Nearly a thousand miles into China, the temperature passed 40°C as we dropped down to the desert town of Hami, known as China’s Death Valley thanks to its location 80m below sea level. Fortunately, the cars took the temperature in their stride, which was just as well as we were locked into our pre-agreed itinerary and couldn’t afford a delay – both in terms of time, and the fact the cars were subject to a £20,000 customs deposit which we wouldn’t see again until the cars left China. Breaking down in-country was not an option.
We then passed the Great Wall of China’s westernmost outpost – the ‘Last Gate under Heaven’, before heading into the mountains which rise up to form the Tibetan plateau; a world of yaks and monasteries, prayer flags and battlements. The landscape retained its barrenness, but acquired a drama which increased with every metre of altitude we gained. Craggy, rough set mountains shadowed the smooth tarmac as the road swerved its way to a highpoint nearly 4,000m above sea level.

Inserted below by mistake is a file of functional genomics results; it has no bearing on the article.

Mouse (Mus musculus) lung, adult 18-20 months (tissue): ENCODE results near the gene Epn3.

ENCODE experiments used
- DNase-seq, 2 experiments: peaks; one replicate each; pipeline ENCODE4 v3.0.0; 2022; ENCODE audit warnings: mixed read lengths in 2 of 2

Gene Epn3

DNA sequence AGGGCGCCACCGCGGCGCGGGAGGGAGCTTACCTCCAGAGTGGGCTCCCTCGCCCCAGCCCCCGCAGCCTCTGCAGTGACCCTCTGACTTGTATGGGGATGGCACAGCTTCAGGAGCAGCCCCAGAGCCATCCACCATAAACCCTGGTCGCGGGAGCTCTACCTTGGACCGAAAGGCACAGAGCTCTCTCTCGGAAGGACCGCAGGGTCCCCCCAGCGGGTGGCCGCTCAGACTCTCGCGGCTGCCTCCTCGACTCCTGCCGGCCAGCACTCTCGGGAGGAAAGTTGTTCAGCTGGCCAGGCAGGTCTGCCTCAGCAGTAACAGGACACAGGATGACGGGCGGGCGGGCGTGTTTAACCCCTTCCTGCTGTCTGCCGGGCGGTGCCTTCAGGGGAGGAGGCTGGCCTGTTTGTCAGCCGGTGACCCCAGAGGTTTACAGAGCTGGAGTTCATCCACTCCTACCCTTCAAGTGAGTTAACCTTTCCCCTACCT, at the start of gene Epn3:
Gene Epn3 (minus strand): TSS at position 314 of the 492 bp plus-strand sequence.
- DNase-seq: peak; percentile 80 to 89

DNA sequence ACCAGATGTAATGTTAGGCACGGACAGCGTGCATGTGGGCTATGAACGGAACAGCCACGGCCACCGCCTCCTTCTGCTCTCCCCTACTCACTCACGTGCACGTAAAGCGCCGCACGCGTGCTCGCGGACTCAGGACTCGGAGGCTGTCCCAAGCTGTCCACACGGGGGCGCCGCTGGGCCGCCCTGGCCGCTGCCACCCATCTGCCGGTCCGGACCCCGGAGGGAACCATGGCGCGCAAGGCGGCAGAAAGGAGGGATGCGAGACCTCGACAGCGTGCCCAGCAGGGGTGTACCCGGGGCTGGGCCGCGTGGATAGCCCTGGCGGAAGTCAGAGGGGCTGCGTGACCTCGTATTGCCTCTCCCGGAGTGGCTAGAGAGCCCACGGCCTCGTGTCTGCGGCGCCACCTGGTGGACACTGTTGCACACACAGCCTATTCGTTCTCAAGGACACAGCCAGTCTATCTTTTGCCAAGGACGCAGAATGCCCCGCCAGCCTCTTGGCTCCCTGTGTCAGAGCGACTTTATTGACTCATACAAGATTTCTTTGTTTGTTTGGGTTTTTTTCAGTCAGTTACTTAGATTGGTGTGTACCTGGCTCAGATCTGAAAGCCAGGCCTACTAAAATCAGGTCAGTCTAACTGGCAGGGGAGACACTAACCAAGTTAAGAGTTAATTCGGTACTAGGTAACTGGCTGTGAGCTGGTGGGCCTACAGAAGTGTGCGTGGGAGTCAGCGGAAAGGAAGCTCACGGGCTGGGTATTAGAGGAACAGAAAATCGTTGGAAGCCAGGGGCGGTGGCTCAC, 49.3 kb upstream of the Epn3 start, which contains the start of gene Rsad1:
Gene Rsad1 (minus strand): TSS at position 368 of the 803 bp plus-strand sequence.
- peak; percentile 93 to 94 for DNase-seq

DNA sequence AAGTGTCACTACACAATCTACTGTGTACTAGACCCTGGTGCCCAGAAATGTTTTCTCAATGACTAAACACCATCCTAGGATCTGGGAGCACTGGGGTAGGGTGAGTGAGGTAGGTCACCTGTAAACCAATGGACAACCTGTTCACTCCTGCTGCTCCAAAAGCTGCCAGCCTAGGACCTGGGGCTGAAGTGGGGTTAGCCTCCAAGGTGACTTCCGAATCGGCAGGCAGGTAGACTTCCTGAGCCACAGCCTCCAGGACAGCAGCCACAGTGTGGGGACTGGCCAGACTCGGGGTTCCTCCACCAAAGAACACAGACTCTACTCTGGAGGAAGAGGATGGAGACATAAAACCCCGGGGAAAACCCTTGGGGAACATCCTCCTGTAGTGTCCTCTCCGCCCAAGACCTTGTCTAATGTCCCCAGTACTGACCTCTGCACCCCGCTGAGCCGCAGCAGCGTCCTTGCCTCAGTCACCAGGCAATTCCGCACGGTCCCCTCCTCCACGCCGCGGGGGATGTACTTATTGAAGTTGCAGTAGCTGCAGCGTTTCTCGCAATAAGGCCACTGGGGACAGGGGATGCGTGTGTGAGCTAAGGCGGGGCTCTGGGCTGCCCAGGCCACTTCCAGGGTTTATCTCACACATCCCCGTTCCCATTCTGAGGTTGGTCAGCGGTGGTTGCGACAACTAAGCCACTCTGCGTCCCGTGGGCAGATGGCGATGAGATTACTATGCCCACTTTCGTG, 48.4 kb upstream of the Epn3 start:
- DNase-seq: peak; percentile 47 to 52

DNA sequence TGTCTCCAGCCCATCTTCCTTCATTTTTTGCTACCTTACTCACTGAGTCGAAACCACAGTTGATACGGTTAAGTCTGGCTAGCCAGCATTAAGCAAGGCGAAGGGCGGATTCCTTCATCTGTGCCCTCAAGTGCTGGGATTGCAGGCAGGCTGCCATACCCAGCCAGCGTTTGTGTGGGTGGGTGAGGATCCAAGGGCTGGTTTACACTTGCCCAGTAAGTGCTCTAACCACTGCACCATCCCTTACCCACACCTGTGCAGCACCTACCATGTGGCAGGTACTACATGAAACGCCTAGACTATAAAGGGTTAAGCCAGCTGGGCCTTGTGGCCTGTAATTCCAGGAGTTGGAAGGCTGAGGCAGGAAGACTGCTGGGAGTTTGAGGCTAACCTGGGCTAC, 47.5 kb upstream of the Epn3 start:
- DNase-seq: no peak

After overnighting on the 16th floor of a tower block in the uninspiring regional capital of Xining, we carried on through the mountains, passing the source of the Yellow River before arriving at the Labrang Monastery. Today, this is one of the most revered sites of Tibetan Buddhism and is home to around 600 monks – all of whom seemed rather excited by the noisy red Corvette.
After a few days of Buddhism overload, we headed on through the mountains, passing through lands devastated by the brutal earthquake of 2008, before dropping down into the flatter lands around Chengdu. Smooth tarmac then took us to Kumming, where the Rolls Royce suffered its first Chinese breakdown - a stuck carburettor float which resulted in fuel being pumped overboard through an overflow pipe whenever the engine was running.
Following some head-scratching, we ran the engine without the fuel pump for a while, dropping the level in the float chamber sufficiently for a hammer blow to release the stuck mechanism, allowing the Rolls to reach the border without haemorrhaging half its fuel in the process.